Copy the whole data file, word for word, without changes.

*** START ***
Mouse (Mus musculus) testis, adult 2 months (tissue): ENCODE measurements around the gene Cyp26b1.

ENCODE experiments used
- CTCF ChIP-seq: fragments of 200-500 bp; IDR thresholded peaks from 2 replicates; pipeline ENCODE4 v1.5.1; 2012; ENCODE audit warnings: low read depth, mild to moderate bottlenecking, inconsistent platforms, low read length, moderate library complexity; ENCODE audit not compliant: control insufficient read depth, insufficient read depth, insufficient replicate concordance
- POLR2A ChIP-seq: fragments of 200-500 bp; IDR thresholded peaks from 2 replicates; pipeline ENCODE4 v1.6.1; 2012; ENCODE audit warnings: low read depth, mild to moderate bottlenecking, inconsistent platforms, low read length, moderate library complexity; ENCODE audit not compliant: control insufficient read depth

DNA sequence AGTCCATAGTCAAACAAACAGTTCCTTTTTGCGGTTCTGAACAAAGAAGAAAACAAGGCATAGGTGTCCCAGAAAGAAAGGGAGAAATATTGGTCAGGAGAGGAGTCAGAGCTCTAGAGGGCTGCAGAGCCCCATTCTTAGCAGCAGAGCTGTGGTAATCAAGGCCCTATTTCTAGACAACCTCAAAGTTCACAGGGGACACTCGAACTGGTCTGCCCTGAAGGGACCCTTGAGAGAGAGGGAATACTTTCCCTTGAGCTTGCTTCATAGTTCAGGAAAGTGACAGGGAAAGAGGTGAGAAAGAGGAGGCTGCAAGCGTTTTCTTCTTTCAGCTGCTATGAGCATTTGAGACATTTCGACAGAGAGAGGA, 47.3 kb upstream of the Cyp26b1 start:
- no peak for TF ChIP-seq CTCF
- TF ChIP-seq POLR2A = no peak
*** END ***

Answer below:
Mouse (Mus musculus) testis, adult 2 months (tissue): ENCODE measurements around the gene Cyp26b1.

ENCODE experiments used
- CTCF ChIP-seq: fragments of 200-500 bp; IDR thresholded peaks from 2 replicates; pipeline ENCODE4 v1.5.1; 2012; ENCODE audit warnings: low read depth, mild to moderate bottlenecking, inconsistent platforms, low read length, moderate library complexity; ENCODE audit not compliant: control insufficient read depth, insufficient read depth, insufficient replicate concordance
- POLR2A ChIP-seq: fragments of 200-500 bp; IDR thresholded peaks from 2 replicates; pipeline ENCODE4 v1.6.1; 2012; ENCODE audit warnings: low read depth, mild to moderate bottlenecking, inconsistent platforms, low read length, moderate library complexity; ENCODE audit not compliant: control insufficient read depth

DNA sequence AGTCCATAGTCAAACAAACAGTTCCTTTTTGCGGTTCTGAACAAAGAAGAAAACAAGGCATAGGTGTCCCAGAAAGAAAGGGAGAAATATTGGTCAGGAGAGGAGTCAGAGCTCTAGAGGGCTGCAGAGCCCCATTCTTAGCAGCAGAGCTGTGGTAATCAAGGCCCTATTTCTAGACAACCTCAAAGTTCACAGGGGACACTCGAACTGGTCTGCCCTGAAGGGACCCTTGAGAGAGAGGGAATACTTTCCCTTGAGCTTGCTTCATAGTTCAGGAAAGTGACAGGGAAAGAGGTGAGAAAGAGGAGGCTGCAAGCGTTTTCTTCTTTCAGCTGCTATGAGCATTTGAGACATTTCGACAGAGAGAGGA, 47.3 kb upstream of the Cyp26b1 start:
- no peak for TF ChIP-seq CTCF
- TF ChIP-seq POLR2A = no peak